Fiona Scott
5 min readMay 2, 2021

I often get told by business owners who want PR (well the media relations bit of PR any way) that they only want national press. They will often say ‘my product or service is national, my brand is national, so I’m not interested in local or regional’.

Today if I get that vibe or if I explain why that’s a crazy way to think of media relations — and the business owner still doesn’t agree with me I conclude with one of two responses:

  • Excellent, I hope you’ve got a budget to spend of at least £100,000 a month and I can then fulfill your demands. Of course they never have, because a business which spends that kind of money will have its own inhouse marketing & PR team (unless of course they are a bit rubbish and they avoid doing the media bit of PR, which is really common).
  • I’m not the right fit for you. In fact, I’d be wary of any PR company which claims it can consistently guarantee this unless they have personal connections, that they hold considerable influence over, in every newsroom of your preferred publications, programmes or series.

It’s important to understand this in your business, however big or small it is or in your charity or in your back bedroom working as a therapist that the national press is a body of journalists who work to an agenda set by a news editor or producer or commissioning editor. They don’t care about your product or service. They care about stories, and the people who will populate those stories, whether those people can meet their deadlines and often if they are good pictures too.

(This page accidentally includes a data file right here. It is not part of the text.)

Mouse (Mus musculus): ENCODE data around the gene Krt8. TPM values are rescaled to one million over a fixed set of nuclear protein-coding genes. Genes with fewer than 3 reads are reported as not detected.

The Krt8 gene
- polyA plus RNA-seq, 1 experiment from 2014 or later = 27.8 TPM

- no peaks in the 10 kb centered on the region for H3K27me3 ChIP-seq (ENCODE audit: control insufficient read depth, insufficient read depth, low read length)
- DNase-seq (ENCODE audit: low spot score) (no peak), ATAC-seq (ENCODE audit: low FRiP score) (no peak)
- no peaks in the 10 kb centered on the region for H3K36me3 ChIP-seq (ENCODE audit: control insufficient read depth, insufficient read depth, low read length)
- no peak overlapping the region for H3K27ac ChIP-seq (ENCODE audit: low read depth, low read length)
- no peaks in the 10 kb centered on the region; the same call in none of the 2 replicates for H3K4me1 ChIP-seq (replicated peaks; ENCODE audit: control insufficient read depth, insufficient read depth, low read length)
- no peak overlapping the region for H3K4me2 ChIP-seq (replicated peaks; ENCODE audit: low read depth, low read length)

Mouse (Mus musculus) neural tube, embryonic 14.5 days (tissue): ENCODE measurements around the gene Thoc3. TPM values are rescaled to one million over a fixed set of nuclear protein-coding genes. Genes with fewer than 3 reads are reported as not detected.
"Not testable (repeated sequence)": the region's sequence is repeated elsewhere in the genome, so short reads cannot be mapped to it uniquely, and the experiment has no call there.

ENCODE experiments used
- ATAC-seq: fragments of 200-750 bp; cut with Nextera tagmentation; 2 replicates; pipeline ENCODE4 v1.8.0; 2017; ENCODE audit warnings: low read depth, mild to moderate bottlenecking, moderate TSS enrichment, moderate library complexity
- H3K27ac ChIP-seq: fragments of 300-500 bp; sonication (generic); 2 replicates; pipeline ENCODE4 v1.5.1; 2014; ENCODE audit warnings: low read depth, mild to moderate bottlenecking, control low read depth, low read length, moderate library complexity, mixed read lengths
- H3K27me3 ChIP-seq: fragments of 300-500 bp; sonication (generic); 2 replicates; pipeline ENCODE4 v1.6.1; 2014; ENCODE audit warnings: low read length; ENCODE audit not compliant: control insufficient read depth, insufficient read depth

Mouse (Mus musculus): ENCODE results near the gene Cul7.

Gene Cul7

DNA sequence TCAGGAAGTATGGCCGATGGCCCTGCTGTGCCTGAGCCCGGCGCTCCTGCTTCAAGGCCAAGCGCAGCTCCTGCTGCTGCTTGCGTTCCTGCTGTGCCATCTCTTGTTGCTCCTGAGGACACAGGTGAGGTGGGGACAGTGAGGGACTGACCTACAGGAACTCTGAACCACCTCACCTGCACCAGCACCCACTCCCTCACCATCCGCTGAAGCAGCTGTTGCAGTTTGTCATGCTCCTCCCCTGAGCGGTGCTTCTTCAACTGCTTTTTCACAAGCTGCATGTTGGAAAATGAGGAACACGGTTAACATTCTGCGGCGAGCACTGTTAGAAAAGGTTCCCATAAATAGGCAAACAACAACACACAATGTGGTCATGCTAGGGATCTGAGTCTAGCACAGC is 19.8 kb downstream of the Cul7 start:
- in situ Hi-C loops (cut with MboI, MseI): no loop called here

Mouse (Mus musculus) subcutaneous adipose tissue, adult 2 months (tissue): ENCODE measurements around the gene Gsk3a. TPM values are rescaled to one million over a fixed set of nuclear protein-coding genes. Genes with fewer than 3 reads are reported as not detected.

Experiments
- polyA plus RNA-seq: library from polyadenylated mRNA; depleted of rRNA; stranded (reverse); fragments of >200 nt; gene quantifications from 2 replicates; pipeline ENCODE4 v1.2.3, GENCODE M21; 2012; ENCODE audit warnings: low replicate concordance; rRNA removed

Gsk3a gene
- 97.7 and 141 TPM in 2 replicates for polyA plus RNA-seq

One of the most overused words I hear from business owners is ‘my product is so exciting’ — everything is exciting. Exciting for you, maybe, but exciting for everyone else? Really? More often it’s you who are excited, maybe a few close friends or your team and that’s it. That is, of course, normal however don’t expect the media to be jumping up and down.

I often get this with authors who will say ‘my new book is coming out soon and it’s so exciting’ and then I remind them that a new book is published every three seconds. It’s a crowded marketplace. Be realistic, there’s no easy route to publicity which you are not paying for, or even if you are paying for a PR specialist like me.



Fiona Scott

Fiona has been a UK journalist for more than 30 years as well as being a freelance tv producer director. She’s also had her own media consultancy since 2008.